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February 1, 1995
Vol. 52
No. 5

Stopping the Cycle of Failure: The Comer Model

When all members of a school community work together for the well-being of the children, the bountiful rewards belong to everyone as well.

Two years ago, parental involvement at Magruder Primary School was nonexistent, teacher morale was low, and students' rates of failure were at an all time high. Of the 25 elementary schools in Newport News, Virginia, Magruder placed last in reading ability. Only 1 percent of Magruder's 2nd grade students read at grade level compared to 53 percent citywide. Although improving test scores was an important goal, even more critical was the need for teachers, staff, parents, and students to stop the cycle of failure at the school.
Today, 86 percent of students leaving Magruder to attend uptown 3rd grades are passing their achievement tests. Test scores are up 67 percent, compared to an increase of 41 percent a year ago. Last year, parents clocked more than 4,000 hours of volunteer service, and their attendance at school-sponsored events—such as PTA meetings and father-child breakfasts—averaged 250.
The Comer Model is the catalyst that helped turn the school around (Comer 1988). Founded by James Comer in New Haven, Connecticut, in the late 1960s, the model is based on Comer's belief that “the relationship between school and family is at the heart of a poor child's success or lack of it” (Goldberg 1990). The major purpose of schooling, according to this model, is to advance students' social, emotional, and academic development toward the goal of becoming successful citizens. To accomplish this aim, the model advocates a collaborative, consensus-building, no-fault approach to problem solving.
As part of a university research consortium studying reform efforts in elementary schools across Virginia, I had the opportunity to spend a year observing changes in Magruder Primary School. This experience gave me a firsthand view of the Comer Model in action.

Making a Commitment to Change

Located in the inner city, Magruder has an enrollment of 525 students: 80 percent of the children are considered at risk, and more than 50 percent live in low-income housing. Michael Williams-Hickman had been a principal in the Newport News Public School System for three years when she came to Magruder, a school where failure was expected. Recalling her first days at Magruder, she told me: Deep down, I knew that the children could learn, and they deserved the best that we could give them. But, first, I needed to know if teachers and staff were committed to change.
After difficult, sometimes painful discussions with teachers, parents, and central office administrators, Williams-Hickman concluded that a desire for change did exist. An opportunity for making a change appeared when school system administrators announced that they were seeking sites where educators were willing to attempt school change. The Comer Model looked like a good fit for Magruder Primary, a school seeking to remedy some of the common problems plaguing inner-city schools.

Creating a New School Team

Schools that adopt the Comer Model establish teams of stakeholders to create a comprehensive plan for the school, including goals and staff development. In addition to two volunteer teachers from each grade level, Magruder's School Planning and Management Team included the principal, assistant principal, guidance counselor, librarian, a Chapter 1 Reading Recovery teacher, a teaching assistant, the reading resource teacher, a focus facilitator representing the central office, and a parent.
Team members had their work cut out for them. First, poor communication—among teachers, among staff, with parents, and within the community—was a reality that the group had to confront early on. Second, the team also recognized the importance of staff development for teachers to improve their skills in working with poor children and their parents. For example, to develop an inviting school climate, teachers must know how to earn the trust and respect of their students' families. Third, the team began to review current academic goals and establish new ones, as needed.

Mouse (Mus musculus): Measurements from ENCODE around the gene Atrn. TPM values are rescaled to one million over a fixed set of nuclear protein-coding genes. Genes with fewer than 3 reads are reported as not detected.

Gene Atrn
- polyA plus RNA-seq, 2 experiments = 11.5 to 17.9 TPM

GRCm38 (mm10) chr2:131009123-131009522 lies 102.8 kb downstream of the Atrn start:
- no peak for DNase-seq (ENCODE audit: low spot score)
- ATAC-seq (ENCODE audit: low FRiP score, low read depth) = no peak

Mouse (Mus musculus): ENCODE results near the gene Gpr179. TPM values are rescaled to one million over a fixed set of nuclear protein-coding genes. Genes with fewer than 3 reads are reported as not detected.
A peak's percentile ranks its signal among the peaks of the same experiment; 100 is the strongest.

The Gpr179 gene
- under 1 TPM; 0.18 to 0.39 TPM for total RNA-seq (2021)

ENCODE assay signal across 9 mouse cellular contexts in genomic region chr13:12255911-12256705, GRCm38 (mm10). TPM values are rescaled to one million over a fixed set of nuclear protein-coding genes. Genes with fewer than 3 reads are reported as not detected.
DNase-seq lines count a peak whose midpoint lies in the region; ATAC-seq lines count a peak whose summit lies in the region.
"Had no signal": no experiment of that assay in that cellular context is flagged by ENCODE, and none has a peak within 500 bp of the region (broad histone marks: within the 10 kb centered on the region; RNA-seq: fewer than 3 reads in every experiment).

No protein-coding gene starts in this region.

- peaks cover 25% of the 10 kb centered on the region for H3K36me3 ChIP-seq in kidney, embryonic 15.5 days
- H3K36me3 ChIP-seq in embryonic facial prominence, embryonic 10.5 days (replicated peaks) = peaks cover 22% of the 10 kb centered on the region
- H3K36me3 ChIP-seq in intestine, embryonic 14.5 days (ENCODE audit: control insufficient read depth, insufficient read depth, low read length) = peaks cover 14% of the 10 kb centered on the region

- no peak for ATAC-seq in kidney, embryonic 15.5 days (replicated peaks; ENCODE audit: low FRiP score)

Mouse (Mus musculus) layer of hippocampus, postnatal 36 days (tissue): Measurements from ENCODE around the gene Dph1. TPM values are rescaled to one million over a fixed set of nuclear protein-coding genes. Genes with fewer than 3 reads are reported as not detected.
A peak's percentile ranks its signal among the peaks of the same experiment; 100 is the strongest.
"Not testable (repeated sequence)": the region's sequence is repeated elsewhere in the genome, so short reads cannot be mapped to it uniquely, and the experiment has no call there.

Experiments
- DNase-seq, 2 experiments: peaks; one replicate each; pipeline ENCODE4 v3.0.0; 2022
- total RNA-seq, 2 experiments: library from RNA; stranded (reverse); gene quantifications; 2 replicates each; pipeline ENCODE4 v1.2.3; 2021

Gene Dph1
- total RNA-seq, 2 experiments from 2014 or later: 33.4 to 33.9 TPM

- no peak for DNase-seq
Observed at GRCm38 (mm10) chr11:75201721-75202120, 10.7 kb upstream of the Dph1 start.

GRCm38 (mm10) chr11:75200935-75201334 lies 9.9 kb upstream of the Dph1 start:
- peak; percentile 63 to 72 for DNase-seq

Armed with these three tenets, team members agreed that their basic function was to create a positive school climate. Social behaviors such as saying “good morning” to everyone was only the beginning. Team members knew that they needed to actively model the behaviors that they expected from students, parents, and others in the school community.
Since the team's formation, communication channels have opened, creating a climate of support for new ideas and problem solving that takes a no-fault approach. For the first time, Magruder's teachers, staff, and parents had an opportunity to exercise direct influence on school activities. Team members acknowledge, however, that learning how to gain consensus, delegate, and make decisions is an ongoing challenge.

Inviting Parental Involvement

To implement the Comer Model, Magruder had sought additional Chapter 1 funds. Part of this money went to hiring three full-time Reading Recovery teachers, as well as to creating a new position: the home-school coordinator. The coordinator's role was to bridge the gap between school and community. This effort was seen as bold. It was the first time that such a position had been implemented in the school.
The home-school coordinator bridged the gap between home and school by designing such activities as home-school visits and luncheons to recognize parent volunteers and their contributions. This person also kept in touch with parents through telephone calls or, for parents without phones or transportation, through personal notes.
Parents responded to this positive outreach by complying with the school's requests and by making sure their children attended school. All children from K–2 had increased attendance. In just a short time, the actions of the home-school coordinator helped to build a relationship of trust between school and home. She became known in the community as the “woman from the school,” rather than an unwelcome person from a social services agency.